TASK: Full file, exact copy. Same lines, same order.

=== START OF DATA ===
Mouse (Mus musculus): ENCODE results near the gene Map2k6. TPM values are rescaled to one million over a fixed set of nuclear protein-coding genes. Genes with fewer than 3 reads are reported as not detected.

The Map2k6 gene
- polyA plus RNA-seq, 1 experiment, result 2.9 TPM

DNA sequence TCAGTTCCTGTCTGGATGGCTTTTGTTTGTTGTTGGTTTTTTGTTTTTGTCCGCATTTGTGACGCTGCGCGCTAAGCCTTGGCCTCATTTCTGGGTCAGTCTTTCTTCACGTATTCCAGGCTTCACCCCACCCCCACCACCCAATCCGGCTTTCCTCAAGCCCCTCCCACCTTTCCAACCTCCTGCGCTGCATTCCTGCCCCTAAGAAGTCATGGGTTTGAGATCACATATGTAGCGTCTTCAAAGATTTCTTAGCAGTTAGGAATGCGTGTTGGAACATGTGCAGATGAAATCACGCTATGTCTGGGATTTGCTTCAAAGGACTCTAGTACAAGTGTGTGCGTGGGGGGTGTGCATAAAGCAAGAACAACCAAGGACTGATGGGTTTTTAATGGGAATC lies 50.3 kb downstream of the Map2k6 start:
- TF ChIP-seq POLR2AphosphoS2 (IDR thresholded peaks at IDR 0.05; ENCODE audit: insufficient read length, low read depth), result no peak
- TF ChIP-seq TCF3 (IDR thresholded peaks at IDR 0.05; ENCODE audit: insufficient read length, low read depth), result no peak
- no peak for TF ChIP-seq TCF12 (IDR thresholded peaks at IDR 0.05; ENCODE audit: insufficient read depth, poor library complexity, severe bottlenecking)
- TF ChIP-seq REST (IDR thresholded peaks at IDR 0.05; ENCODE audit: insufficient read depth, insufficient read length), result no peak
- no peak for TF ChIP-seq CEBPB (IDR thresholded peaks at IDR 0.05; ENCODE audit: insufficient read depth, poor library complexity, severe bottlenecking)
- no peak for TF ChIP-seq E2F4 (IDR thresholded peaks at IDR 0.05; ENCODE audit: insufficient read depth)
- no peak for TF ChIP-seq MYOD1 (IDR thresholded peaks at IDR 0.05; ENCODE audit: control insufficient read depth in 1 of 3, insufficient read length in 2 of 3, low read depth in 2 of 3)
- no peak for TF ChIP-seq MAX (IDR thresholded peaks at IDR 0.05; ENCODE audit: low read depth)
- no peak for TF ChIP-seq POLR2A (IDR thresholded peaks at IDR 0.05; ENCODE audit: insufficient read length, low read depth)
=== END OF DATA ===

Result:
Mouse (Mus musculus): ENCODE results near the gene Map2k6. TPM values are rescaled to one million over a fixed set of nuclear protein-coding genes. Genes with fewer than 3 reads are reported as not detected.

The Map2k6 gene
- polyA plus RNA-seq, 1 experiment, result 2.9 TPM

DNA sequence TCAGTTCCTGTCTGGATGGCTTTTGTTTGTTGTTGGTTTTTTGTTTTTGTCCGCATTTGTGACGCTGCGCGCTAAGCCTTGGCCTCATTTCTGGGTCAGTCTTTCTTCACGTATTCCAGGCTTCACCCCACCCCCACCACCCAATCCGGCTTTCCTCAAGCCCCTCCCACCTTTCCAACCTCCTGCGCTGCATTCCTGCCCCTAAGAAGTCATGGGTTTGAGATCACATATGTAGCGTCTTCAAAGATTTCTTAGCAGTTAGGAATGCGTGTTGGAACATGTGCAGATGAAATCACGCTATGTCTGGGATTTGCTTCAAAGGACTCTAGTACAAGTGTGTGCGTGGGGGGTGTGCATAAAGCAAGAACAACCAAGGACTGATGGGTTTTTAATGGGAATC lies 50.3 kb downstream of the Map2k6 start:
- TF ChIP-seq POLR2AphosphoS2 (IDR thresholded peaks at IDR 0.05; ENCODE audit: insufficient read length, low read depth), result no peak
- TF ChIP-seq TCF3 (IDR thresholded peaks at IDR 0.05; ENCODE audit: insufficient read length, low read depth), result no peak
- no peak for TF ChIP-seq TCF12 (IDR thresholded peaks at IDR 0.05; ENCODE audit: insufficient read depth, poor library complexity, severe bottlenecking)
- TF ChIP-seq REST (IDR thresholded peaks at IDR 0.05; ENCODE audit: insufficient read depth, insufficient read length), result no peak
- no peak for TF ChIP-seq CEBPB (IDR thresholded peaks at IDR 0.05; ENCODE audit: insufficient read depth, poor library complexity, severe bottlenecking)
- no peak for TF ChIP-seq E2F4 (IDR thresholded peaks at IDR 0.05; ENCODE audit: insufficient read depth)
- no peak for TF ChIP-seq MYOD1 (IDR thresholded peaks at IDR 0.05; ENCODE audit: control insufficient read depth in 1 of 3, insufficient read length in 2 of 3, low read depth in 2 of 3)
- no peak for TF ChIP-seq MAX (IDR thresholded peaks at IDR 0.05; ENCODE audit: low read depth)
- no peak for TF ChIP-seq POLR2A (IDR thresholded peaks at IDR 0.05; ENCODE audit: insufficient read length, low read depth)